Free Time

by beccaborrelli


Andy Warhol. Do It Yourself Landscape. 1962

What is this elusive thing called teaching Art?

Is it studio skills? Children follow prescribed steps… products of carefully constructed methodologies… soon art morphs from sticks, to shapes, from shapes to forms. It all looks sterile nice mounted on acid-free construction paper from Pacon.

Is it Historical knowledge? Van Gogh cut off his ear… Mona Lisa smiles… Picasso was teased at Art openings… Warhol likes tomato soup. Disjointed fragmants of history that may or may not have anything to do with anything to a seven year old who plays DS 5 hours a day, and can write html code.

Is it Aesthetic understanding? The feeling I get from Salvador Dali is “fear shown by the warm colors and brisk brush strokes?” Is fear a pigment? Are the layers of meaning within such a complex feeling, really done justice by a tube of acrylic?

Kids raise sticky Elmer’s fingers above heads:

“Do you like my project Miss B?”

Responded with:

“Nope, hate it. What do you think?”… trying to snap glazed eyes into half-awareness even if only for a moment.

“Ha, ha no really, Miss B…. do you like it?”

Where does the elusive heart play into an Art Education? How will brazen ones teach students to listen to the heart in a public institution that is steroids for the brain.

This causes me to be reminiscent of my own Artistic process. As backwards as it sounds-

I don’t make things that look good- I make things that feel good.

I believe this is an important tidbit of knowledge when teaching Art. I just don’t know what I’m going to do with a tidbit like this. Especially considering how much writers of educational policy “love” things like feelings, paradoxes, and subjective viewpoints.

I’m bothered “much more than just sort of…” by an overly intellectual approach to Art. It’s an ideology the National Art Education Association trumpets in order to retain invitation to Academic Happy Hours… cocktail parties if you will… where Math, Science and Language Arts have been sipping Gin and Tonics for decades. Now even the Visual Arts Programs are struggling to cram things in folders with colored tabs that can be plugged into pie charts.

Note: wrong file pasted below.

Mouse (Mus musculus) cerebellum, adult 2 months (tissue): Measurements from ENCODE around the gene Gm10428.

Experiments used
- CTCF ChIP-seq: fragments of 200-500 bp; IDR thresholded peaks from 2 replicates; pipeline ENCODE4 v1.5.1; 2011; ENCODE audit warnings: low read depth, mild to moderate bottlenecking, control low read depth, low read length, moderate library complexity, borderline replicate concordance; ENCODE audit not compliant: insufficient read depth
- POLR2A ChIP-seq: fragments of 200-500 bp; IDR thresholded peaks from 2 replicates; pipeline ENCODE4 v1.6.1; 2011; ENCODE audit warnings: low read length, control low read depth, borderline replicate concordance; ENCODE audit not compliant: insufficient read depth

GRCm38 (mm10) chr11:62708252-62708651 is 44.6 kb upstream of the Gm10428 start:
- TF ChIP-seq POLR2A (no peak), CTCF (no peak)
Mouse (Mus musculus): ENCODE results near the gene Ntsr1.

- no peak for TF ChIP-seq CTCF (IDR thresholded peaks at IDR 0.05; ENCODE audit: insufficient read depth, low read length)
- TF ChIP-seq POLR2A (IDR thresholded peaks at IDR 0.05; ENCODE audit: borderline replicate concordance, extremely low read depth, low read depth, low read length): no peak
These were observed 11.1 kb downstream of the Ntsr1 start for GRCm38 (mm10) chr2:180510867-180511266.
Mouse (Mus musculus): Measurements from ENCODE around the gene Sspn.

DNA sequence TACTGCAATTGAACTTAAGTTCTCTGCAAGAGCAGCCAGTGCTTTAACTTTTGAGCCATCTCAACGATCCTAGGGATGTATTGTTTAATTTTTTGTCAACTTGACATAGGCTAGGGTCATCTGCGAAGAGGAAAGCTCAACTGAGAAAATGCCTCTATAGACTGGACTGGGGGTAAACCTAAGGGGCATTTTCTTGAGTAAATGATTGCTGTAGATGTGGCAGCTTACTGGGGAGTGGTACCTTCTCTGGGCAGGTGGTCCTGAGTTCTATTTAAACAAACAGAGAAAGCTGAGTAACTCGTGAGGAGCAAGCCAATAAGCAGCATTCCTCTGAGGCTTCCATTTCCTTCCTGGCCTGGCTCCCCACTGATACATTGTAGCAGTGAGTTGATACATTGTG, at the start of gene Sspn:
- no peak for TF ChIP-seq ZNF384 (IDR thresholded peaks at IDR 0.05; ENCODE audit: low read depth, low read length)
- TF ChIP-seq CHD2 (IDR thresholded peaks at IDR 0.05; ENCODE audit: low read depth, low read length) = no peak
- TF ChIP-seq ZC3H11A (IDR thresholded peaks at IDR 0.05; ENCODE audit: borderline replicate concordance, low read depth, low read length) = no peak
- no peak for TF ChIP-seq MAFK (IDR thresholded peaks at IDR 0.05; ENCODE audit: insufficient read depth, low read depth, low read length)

Two months ago at an Akron Art Museum workshop, we were given 15 minutes to create a collage. Surely with expensive handmade papers strewn around, and almost 25 years of art making experience I could shove something out.

As I watched other teachers organize well thought out plans, I began to crave a hole to crawl where I might play with shreds of paper until something came out of me that “felt right.”

How the hell should I plan this, and poop out something in 15 minutes?

How should I ask my students to do the same?

Google- a company that is pooping out a dozen creative ideas a day- tells their employees once a month-

“Take 72 hours to DO WHATEVER YOU WANT.”

Not surprisingly, this is how a lot of Google’s most innovative and ground breaking new ideas have been created. Stress free-for-the-love-cream-puff-new-age-hippie-corporate-genius.

So the question begs to be asked- ‘How will school districts going down an economic drain (without a Google budget) shift the focus away from “projects, deadlines, and pretty products that make pretty Art shows that make community members pleased”… towards cultivating this elusive creative process that may or may not render anything refrigerator worthy in the short term?

Silly rabbit.

No one cares how Art is taught. Art is Willy Wonka, sugar plum fairies, peace, love and utopia that will never be. It feels fuzzy, looks nifty, and sounds glorious, but schools know the tough stuff should be left to the real subjects. Google-schmoogle.

“Maybe I should go upstairs and watch “Dancing with the Stars” like my roommate.